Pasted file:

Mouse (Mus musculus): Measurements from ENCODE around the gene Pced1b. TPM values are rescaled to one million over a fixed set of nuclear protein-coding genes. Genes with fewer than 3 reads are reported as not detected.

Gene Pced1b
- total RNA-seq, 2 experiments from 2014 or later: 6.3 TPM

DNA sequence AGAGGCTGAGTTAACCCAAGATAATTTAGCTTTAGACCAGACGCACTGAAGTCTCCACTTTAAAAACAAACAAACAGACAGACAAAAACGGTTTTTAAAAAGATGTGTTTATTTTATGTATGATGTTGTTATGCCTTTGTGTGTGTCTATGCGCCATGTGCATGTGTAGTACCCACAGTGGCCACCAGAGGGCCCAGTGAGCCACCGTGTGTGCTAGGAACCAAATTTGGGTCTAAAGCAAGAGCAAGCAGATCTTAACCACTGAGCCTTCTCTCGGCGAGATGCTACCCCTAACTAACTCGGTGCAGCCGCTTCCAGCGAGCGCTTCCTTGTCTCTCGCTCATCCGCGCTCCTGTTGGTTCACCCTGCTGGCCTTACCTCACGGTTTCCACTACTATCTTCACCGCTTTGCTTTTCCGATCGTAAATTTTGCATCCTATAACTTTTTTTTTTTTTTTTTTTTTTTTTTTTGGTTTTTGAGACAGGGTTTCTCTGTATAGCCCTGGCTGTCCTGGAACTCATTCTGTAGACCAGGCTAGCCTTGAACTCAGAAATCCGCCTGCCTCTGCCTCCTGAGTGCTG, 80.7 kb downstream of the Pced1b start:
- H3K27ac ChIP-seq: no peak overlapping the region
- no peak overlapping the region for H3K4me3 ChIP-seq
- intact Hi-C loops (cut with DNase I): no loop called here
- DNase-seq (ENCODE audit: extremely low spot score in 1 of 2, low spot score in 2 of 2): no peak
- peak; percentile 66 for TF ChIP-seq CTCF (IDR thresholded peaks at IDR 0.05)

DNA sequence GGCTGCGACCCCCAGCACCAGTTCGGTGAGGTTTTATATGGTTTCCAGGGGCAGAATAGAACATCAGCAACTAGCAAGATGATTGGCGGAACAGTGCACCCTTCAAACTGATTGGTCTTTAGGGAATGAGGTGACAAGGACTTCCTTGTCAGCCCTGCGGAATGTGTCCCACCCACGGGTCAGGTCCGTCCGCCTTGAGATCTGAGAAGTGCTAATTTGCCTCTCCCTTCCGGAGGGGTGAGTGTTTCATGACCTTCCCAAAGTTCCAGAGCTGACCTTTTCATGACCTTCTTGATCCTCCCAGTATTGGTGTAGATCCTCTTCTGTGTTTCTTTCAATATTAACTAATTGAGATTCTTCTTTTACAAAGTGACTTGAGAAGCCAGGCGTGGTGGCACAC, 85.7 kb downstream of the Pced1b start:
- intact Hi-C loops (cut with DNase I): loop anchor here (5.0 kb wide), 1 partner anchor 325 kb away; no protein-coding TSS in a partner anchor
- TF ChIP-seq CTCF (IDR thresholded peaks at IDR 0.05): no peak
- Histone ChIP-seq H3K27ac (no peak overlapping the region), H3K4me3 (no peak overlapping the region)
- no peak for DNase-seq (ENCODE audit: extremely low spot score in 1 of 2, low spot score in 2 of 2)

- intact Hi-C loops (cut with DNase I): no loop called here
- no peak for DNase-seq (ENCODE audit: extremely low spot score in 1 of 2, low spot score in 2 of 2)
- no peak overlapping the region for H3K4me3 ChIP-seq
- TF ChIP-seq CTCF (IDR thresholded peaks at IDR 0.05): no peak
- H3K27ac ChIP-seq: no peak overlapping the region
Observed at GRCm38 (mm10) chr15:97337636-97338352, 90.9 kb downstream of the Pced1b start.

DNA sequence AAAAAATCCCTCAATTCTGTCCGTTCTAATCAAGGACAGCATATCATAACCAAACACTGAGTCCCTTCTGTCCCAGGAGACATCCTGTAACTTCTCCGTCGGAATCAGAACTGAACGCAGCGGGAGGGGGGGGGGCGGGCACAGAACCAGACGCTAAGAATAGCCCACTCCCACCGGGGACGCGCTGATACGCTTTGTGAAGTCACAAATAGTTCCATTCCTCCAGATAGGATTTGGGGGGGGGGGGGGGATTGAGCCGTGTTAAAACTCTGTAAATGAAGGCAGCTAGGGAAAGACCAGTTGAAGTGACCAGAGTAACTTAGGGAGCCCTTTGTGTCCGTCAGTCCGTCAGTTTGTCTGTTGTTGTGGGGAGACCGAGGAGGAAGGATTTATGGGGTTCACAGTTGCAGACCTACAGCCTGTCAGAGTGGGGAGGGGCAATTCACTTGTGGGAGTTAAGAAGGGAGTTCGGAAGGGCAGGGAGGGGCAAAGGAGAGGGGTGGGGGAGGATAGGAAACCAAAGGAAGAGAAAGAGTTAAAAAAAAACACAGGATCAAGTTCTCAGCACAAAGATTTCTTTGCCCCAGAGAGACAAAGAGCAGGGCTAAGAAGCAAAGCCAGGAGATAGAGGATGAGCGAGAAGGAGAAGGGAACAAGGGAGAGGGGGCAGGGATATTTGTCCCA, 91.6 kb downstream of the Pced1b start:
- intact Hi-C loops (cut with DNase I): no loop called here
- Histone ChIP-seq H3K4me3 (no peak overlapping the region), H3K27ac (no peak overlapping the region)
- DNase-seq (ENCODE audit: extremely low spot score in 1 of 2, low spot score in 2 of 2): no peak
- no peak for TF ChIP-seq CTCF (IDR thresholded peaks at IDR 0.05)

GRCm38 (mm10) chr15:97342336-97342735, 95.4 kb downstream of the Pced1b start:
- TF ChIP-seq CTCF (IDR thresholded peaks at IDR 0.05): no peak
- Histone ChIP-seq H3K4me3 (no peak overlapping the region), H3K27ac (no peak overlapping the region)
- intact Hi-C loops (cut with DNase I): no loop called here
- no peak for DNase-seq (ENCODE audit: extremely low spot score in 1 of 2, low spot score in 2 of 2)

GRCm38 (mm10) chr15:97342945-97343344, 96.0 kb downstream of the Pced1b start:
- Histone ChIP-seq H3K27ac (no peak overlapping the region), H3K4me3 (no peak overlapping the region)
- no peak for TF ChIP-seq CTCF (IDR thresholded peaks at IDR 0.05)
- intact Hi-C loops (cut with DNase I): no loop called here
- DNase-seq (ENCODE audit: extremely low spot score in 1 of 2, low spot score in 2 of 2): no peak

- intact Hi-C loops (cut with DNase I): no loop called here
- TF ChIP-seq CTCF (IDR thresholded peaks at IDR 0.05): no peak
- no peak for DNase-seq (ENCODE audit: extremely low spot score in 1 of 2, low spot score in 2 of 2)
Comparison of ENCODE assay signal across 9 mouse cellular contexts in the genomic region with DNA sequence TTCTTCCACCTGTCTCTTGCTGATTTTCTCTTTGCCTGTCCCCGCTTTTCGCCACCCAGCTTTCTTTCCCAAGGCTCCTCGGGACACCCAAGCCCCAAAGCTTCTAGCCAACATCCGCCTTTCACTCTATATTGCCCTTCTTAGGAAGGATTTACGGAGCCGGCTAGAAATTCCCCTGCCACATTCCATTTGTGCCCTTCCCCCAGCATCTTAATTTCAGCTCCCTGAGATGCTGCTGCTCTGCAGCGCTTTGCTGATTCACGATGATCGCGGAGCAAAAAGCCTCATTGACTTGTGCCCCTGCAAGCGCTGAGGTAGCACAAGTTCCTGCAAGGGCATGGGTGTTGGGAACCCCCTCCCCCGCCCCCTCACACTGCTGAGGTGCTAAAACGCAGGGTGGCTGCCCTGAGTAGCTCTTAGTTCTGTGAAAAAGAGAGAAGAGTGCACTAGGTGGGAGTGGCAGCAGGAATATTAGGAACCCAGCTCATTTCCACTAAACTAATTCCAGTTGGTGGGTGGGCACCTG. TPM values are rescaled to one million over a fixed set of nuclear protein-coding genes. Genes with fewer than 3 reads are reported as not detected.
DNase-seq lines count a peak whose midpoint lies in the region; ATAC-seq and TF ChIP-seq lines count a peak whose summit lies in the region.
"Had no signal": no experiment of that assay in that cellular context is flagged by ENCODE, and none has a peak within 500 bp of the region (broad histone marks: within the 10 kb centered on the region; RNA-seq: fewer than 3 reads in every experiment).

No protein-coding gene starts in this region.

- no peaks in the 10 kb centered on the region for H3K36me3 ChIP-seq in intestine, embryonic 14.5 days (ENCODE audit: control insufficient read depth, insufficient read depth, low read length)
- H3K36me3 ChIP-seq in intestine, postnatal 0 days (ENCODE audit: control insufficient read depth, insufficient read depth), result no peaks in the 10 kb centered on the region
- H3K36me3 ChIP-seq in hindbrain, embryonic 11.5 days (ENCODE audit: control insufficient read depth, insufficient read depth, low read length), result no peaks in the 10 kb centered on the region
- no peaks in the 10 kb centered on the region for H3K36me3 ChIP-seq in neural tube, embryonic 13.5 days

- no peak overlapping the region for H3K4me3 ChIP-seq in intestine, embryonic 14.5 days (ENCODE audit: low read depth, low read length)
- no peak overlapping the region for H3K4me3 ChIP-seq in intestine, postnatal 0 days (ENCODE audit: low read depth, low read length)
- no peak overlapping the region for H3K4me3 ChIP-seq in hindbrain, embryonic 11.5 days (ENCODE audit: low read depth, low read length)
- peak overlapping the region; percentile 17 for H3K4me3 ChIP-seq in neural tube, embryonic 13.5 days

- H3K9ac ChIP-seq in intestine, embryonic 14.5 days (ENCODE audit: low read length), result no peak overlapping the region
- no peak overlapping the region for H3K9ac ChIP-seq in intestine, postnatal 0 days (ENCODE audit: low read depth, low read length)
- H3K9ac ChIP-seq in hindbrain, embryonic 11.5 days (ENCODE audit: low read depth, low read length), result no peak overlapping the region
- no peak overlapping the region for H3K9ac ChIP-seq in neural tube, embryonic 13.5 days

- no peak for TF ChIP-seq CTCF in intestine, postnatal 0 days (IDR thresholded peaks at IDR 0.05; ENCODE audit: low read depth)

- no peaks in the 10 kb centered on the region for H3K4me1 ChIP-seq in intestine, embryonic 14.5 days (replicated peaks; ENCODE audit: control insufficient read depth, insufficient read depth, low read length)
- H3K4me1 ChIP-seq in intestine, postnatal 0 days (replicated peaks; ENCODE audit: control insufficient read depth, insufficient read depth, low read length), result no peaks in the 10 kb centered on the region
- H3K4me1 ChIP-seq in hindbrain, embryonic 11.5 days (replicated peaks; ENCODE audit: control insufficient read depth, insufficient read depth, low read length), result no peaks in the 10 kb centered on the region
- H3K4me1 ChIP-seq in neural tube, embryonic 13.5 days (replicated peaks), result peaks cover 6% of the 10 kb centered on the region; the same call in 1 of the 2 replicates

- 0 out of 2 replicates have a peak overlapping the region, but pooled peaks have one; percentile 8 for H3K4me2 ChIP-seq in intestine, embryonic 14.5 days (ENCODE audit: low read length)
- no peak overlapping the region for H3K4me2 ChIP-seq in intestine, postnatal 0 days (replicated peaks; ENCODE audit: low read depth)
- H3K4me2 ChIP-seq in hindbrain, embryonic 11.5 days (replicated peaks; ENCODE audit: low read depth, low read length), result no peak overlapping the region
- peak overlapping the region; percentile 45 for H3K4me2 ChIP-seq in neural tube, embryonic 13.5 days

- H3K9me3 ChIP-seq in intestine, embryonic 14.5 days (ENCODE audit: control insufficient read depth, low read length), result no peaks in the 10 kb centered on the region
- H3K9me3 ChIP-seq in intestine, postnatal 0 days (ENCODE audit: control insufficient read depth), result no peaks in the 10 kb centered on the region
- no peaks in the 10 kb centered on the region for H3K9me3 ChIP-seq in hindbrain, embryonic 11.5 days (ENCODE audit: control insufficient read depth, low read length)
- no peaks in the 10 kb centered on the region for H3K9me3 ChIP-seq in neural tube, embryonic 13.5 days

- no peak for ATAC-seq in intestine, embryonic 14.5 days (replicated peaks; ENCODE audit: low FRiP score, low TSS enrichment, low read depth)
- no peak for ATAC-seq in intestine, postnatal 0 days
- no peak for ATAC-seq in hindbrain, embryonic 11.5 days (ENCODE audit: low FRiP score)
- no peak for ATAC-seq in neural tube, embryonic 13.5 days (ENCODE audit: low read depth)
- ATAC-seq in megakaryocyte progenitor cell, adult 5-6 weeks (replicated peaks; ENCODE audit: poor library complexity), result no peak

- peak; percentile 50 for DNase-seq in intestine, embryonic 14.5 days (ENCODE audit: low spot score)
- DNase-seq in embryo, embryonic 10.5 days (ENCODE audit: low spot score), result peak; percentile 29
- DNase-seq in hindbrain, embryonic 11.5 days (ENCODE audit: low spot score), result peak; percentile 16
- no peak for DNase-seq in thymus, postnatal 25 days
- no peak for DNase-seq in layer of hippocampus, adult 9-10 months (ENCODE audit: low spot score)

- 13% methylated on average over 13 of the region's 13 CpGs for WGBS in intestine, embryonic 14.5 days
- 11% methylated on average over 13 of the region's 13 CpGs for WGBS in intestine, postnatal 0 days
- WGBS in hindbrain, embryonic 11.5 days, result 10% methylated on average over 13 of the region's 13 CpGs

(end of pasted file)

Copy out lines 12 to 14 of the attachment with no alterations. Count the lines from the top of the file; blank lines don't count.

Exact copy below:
- TF ChIP-seq CTCF (IDR thresholded peaks at IDR 0.05): no peak
- Histone ChIP-seq H3K27ac (no peak overlapping the region), H3K4me3 (no peak overlapping the region)
- no peak for DNase-seq (ENCODE audit: extremely low spot score in 1 of 2, low spot score in 2 of 2)